Tag Archives: thomas aquinas

PODCAST: Interacting with Bertrand Russell’s Critiques of the Cosmological Argument for God’s Existence

I was recently invited to come in and give a short presentation on the cosmological argument for God’s existence to a college apologetics class and I wanted to try it out first here and to share it with a broader audience as well. In the presentation (where I am joined by my lovely wife, Raven, who keeps me from getting too jargon-y), I discuss how 20th century influential atheist Bertrand Russell attempted to refute the argument and some of the reasons why his refutation falls short.


Answering the Fool According to His Folly – Presuppositional versus Classical Approaches to Apologetics

Before the second century theologian Tertullian uttered his rhetorical question, “what does Athens have to do with Jerusalem?” the church had already been struggling with how it ought to relate to intellectual disciplines outside of theology. Tertullian’s answer was, apparently, to remain aloof and not allow the apostolic doctrine to be tainted. Other fathers, for instance, Origen, were so enamored with Greek philosophy that it morphed their theology into something decidedly unbiblical at many points. In the 13th century, Thomas Aquinas tried his hand at bridging this gap and has been perhaps the most influential philosopher in Roman Catholic and even many Protestant intellectual circles ever since. However, he is not without his critics. The central issue of dispute in Aquinas’ approach to philosophy and defense of the faith has to do with human nature and Christian epistemology. To put it simply, can man reason to God autonomously, that is without the need of grace, as Aquinas believed? Or, as the reformed have argued, is autonomous reasoning so thoroughly poisoned against God that it cannot be appealed to in order to support Christian propositions?

The primary concern of Aquinas and the other scholastics was bringing theology into synthesis with other approaches to acquiring knowledge (philosophy, science, etc.). As church historian Roger Olson notes:
“[A] common characteristic of medieval scholasticism was its overwhelming concern with discovering the correct relationship between non-Christian philosophies and divine revelation. At the high point of scholasticism in the thirteenth century, the works of the ancient Greek philosopher Aristotle were being rediscovered and translated into Latin… As Aristotle’s philosophy was being rediscovered in the Muslim and Christian universities of Europe, scholastic theologians attempted to demonstrate the inner compatibility between the philosopher’s main insights and the truths of Christianity” (Olson, History of Christian Thought, Kindle Edition).

For many Christian thinkers, Plato or Aristotle was considered the pinnacle of thinking apart from God’s special revelation. The desire to synthesize Christian with non-Christian thought and philosophy (what became known as the Medieval Synthesis) led to a near sainting of these two pre-Christian philosophers. This elevation of non-Christian thinking fed into what would become known as natural theology, or an approach to ascertaining knowledge of God purely from experience outside of special revelation or, for some, without the need of the Holy Spirit. If reason and nature are a reflection of God, it seems that they would be an independent attestation to Christian truth, and that the man reflecting carefully about himself and the world around him could come to know God in some sense without direct supernatural help. This view found as its champion the Dominican friar Thomas Aquinas:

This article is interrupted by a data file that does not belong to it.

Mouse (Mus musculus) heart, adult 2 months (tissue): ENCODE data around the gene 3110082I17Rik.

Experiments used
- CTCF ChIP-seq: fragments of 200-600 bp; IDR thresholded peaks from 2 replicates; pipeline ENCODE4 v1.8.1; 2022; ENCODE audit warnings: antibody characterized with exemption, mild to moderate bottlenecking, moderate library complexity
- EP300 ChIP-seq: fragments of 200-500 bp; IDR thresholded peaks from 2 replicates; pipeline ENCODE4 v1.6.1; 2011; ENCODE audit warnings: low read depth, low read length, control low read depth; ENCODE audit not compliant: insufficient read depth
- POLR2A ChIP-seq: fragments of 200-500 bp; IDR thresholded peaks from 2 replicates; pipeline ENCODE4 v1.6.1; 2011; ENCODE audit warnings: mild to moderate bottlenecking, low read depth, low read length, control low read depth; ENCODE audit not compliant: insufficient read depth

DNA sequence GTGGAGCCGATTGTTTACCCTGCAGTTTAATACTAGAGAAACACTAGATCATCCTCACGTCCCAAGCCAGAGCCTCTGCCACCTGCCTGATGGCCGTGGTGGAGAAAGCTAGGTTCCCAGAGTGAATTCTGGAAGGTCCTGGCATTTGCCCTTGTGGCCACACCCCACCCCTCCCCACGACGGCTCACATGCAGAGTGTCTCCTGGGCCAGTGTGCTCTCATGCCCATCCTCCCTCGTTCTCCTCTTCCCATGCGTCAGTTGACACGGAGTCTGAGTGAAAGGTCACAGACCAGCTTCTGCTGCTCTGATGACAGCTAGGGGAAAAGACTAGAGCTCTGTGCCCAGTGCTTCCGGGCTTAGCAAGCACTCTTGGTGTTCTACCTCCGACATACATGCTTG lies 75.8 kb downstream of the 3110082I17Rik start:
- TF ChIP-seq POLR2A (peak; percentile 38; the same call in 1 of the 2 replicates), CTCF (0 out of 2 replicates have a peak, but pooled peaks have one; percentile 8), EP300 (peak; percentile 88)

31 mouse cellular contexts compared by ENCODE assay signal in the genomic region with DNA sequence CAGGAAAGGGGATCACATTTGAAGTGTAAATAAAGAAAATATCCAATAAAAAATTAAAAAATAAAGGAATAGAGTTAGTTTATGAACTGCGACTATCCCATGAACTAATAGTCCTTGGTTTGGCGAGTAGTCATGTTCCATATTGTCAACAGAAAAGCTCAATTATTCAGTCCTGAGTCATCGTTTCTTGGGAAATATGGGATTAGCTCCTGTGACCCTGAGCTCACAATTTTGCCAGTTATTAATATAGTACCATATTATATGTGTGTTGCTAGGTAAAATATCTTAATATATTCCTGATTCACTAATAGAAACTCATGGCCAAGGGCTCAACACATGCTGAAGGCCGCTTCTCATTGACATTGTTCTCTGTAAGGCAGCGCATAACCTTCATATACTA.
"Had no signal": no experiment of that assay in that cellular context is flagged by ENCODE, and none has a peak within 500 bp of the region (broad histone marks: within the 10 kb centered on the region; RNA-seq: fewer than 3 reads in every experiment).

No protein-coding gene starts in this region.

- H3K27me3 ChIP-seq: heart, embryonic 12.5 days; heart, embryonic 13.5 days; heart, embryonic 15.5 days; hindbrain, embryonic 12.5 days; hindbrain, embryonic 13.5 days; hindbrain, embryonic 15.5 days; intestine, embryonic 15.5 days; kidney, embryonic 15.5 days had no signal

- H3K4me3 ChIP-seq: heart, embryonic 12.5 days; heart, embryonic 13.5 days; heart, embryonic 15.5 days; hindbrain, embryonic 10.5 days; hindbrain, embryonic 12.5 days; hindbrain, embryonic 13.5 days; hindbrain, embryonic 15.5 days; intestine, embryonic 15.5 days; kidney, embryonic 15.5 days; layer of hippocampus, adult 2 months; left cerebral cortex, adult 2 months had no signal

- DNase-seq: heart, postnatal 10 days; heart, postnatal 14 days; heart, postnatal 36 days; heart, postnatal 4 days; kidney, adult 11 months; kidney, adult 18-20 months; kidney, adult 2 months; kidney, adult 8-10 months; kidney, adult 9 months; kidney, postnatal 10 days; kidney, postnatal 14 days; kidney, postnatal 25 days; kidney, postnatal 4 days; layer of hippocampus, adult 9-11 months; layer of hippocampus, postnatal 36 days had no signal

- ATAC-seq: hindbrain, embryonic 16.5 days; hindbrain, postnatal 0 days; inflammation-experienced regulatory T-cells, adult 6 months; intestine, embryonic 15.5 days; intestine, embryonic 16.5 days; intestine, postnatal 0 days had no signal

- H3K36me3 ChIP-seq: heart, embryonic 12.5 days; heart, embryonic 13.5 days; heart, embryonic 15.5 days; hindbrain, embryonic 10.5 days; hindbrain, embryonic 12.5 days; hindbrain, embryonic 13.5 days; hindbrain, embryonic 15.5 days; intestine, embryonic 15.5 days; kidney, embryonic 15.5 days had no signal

“One of Aquinas’s most controversial contributions to Christian theology was his claim of a natural realm of knowledge about God and the human soul that is distinct from any realm of special gracious, supernatural activity of God… Aquinas wanted to show that there is a natural world and a natural knowledge that is not wholly dependent on grace so that even a non-Christian entirely devoid of faith—such as Aristotle—could follow a purely natural path to knowledge of God… He believed and argued that while God’s existence is not self-evident, as Anselm had said, it can be demonstrated by natural reason” (Olson, History of Christian Thought, Kindle Edition).

In contrast to Aquinas and his successors in classical and evidentialist apologetics, presuppositionalists (who are generally Calvinistic) such as Cornelius Van Til and Greg Bahnsen have taken a very different approach to natural revelation. While they agree with Aquinas that God reveals Himself in nature, they see it as presumption to “put God in the dock,” as it were. Aquinas seems to argue that there is a neutral vantage point whereupon man may stand and judge the reasonableness of belief in God. For presuppositionalists, there is no such neutral point. God is the only possible foundation for reason, so it is dishonest to tell a godless man to use his own reason to make an assessment about the existence of the Triune God. Such a man is in rebellion and we must not help him in his rebellion.